The bill, sponsored by Sen. Jeff Yarbro, D-Nashville, would ban anyone younger than 18 from receiving a marriage license in the state.
“Under laws that we passed, no minor can enter into any contract, except the most solemn contract we have – the contract of marriage,” Yarbo said.
Under current law, county clerks can issue marriage licenses to 16 year olds and younger as long as a county mayor or judge agrees to the marriage.
“Today, we still have child marriages, and we have more than almost any other state,” Yarbro said.
The lawmaker said the belief that most of those marriages happen between two high-school-aged people who simply want to get a start on their future is not accurate.
“The truth is that that’s not what this law does in Tennessee. More than 85 percent of the time this statute is used in Tennessee, it is an underage girl being married to an adult man,” he said.
Under Yarbro’s bill, there would be no exceptions for underage marriage.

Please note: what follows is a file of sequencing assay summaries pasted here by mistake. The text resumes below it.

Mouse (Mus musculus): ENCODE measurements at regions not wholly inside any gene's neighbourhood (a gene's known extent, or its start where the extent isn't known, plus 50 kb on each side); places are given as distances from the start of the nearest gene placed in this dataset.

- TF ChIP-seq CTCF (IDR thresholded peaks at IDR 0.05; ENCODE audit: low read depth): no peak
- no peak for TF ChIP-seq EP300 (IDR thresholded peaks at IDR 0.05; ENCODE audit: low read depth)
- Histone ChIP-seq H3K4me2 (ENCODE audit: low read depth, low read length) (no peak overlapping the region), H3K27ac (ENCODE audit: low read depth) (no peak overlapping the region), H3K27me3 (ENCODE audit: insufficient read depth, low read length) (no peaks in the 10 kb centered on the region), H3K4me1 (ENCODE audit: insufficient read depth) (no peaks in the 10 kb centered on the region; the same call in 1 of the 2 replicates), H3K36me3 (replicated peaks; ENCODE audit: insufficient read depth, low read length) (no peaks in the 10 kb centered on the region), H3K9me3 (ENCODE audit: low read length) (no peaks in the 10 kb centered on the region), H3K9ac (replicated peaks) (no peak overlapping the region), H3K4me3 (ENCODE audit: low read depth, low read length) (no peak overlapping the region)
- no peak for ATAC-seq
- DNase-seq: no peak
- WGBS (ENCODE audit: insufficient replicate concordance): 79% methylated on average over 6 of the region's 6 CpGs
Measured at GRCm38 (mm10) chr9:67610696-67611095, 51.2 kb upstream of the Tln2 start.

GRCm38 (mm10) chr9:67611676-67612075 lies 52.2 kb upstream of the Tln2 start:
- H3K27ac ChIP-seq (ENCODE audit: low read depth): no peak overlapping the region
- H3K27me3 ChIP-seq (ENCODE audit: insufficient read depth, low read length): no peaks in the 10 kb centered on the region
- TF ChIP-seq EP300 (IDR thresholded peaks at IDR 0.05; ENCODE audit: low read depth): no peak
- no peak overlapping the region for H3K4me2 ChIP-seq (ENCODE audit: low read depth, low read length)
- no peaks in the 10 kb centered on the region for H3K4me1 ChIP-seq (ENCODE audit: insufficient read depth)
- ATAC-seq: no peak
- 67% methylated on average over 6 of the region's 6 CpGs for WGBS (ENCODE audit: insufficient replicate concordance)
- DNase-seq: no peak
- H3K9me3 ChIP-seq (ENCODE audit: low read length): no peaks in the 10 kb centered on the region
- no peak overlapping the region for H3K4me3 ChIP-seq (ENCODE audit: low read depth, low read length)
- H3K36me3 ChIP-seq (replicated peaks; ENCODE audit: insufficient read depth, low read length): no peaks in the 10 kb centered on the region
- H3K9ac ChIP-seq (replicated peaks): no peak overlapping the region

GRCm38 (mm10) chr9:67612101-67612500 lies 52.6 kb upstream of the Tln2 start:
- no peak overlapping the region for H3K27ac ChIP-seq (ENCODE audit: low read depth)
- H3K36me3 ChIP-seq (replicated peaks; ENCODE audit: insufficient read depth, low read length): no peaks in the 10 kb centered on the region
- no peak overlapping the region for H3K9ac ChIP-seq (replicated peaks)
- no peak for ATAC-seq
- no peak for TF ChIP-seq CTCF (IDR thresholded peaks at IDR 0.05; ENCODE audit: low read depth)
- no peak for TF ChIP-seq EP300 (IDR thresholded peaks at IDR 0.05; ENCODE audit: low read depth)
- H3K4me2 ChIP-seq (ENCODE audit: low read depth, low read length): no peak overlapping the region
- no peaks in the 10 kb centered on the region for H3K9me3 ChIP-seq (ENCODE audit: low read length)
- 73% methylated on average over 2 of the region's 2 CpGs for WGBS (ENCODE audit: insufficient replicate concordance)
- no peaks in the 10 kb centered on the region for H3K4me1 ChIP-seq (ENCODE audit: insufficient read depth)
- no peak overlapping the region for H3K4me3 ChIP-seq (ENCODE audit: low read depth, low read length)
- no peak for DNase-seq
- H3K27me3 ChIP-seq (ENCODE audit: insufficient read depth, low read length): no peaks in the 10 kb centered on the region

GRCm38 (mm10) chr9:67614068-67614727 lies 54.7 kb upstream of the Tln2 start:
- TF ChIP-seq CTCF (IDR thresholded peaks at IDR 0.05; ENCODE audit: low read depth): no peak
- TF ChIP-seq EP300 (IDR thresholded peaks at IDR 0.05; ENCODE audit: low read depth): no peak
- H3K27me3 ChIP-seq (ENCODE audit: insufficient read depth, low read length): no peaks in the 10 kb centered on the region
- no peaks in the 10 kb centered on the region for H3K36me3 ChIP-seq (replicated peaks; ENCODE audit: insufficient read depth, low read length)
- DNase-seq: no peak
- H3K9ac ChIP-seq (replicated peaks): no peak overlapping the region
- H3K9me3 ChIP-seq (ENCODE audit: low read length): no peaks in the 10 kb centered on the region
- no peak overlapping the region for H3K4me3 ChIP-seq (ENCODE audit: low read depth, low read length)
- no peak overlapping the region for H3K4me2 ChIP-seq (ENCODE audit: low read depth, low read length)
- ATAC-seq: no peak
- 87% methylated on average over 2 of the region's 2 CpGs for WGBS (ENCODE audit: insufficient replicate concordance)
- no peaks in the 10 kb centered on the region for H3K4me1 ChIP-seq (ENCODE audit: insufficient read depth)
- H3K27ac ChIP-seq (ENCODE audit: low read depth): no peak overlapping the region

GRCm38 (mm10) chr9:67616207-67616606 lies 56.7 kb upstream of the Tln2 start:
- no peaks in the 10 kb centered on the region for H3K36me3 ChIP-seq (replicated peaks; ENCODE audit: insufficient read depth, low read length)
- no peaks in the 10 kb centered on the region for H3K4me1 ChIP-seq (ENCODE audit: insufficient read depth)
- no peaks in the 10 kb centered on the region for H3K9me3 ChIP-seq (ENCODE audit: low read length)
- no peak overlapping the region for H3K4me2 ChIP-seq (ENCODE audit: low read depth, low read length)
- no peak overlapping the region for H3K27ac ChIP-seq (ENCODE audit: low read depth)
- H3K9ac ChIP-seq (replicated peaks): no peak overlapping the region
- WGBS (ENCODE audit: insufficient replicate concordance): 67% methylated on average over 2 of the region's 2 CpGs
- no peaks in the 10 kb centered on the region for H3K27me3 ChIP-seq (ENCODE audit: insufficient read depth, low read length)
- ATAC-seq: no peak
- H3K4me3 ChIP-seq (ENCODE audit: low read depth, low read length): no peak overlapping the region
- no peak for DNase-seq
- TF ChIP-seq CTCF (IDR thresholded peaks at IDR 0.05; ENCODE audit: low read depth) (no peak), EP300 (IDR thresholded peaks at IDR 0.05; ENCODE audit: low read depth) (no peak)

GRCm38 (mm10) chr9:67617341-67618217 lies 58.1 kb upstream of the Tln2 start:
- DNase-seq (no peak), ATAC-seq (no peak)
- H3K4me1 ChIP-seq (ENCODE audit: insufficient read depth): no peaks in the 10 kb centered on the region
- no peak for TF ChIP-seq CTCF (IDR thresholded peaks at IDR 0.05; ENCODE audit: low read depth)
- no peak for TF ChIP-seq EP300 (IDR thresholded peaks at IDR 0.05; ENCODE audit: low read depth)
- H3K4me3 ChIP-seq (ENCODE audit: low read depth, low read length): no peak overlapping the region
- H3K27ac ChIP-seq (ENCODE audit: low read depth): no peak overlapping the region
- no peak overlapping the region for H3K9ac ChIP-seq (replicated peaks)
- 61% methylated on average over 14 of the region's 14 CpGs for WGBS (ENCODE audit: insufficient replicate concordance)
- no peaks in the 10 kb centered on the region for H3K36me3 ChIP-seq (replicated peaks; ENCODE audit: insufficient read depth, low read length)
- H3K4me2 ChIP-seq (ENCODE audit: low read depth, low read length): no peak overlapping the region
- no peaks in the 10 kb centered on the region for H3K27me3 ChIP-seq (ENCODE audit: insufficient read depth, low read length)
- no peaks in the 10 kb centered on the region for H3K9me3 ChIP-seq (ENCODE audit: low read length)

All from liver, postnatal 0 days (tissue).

“I think it’s time for us to revisit whether we should be letting parents make this most important decision in someone’s life, at least for me, on behalf of their children,” he said.
Yarbro said the bill would not outlaw underage people from holding marriage ceremonies.
“There’s nothing about this bill that stops two 17 year olds from going into church swearing before their family, before their god, before their town that they’re committing their lives to one another,” Yarbro said. “All this bill would do to that couple would require them to wait until 18 to sign the paper instead of doing it five minutes after.”
Sen. Mark Pody, R-Lebanon, criticized the bill. He said it didn’t allow any exceptions, including for consenting 17 year olds or active military personnel.
“I believe the sponsor’s trying to do something good. I don’t want to see child marriages. I don’t want to see somebody 14 and the examples you gave,” said Pody, who noted if the law existed just more than 44 years ago, he would not have been allowed to marry his wife.
“I don’t like the way this bill says there are not exceptions,” he said.
Yarbro decided to delay further discussion and a vote on the bill until a later date.